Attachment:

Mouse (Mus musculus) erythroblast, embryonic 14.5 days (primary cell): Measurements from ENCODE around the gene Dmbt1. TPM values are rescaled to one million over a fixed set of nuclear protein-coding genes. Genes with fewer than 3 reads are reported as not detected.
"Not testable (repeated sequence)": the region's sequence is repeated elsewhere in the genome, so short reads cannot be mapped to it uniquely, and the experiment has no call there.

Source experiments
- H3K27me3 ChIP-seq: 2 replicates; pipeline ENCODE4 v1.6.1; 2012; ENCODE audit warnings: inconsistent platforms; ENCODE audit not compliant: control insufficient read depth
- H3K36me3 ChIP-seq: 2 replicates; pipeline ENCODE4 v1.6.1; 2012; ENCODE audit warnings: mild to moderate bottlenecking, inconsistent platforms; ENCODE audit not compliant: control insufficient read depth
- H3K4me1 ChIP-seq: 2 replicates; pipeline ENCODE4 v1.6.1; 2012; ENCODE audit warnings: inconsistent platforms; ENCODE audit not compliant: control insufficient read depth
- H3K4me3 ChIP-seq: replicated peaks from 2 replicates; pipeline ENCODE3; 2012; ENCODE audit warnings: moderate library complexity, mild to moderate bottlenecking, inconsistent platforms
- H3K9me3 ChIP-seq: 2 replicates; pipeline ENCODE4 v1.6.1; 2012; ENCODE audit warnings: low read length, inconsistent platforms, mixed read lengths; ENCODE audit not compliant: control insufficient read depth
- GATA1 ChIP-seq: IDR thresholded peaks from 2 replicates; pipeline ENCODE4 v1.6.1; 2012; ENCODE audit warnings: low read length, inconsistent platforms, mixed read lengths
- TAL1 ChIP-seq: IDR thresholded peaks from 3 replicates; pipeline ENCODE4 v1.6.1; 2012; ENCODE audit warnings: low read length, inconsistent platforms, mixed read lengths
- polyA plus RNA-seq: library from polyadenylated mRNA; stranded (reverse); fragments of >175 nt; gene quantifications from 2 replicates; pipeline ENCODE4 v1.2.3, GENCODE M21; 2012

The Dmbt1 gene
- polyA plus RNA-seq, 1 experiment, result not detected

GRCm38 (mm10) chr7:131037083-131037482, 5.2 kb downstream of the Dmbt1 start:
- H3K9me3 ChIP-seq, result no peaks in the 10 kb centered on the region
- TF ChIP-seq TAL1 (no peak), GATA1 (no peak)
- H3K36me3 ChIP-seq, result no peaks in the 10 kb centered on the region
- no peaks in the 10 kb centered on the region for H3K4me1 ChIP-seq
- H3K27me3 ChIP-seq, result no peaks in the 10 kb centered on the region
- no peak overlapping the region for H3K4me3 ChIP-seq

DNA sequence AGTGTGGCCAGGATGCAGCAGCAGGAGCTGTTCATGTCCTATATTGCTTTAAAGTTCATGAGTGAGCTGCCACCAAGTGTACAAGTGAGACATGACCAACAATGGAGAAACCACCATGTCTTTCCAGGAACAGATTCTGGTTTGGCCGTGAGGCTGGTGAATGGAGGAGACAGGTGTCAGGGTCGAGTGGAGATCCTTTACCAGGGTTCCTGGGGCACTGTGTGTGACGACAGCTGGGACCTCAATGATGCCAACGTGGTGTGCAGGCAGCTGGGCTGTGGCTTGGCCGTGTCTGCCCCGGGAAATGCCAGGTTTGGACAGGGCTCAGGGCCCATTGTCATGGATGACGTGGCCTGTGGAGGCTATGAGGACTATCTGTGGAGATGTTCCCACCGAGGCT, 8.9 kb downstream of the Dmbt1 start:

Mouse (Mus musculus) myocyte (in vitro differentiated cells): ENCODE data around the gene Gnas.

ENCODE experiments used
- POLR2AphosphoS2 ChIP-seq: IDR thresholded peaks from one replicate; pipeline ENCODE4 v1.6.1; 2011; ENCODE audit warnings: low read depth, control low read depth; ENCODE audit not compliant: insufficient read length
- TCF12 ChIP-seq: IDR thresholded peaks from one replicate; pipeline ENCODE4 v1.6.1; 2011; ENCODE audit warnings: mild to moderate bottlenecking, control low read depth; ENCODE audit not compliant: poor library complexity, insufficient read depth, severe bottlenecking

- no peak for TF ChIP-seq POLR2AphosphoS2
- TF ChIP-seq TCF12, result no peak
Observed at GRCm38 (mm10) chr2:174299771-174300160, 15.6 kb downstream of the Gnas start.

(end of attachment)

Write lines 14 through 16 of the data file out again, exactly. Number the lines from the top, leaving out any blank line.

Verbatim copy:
GRCm38 (mm10) chr7:131037083-131037482, 5.2 kb downstream of the Dmbt1 start:
- H3K9me3 ChIP-seq, result no peaks in the 10 kb centered on the region
- TF ChIP-seq TAL1 (no peak), GATA1 (no peak)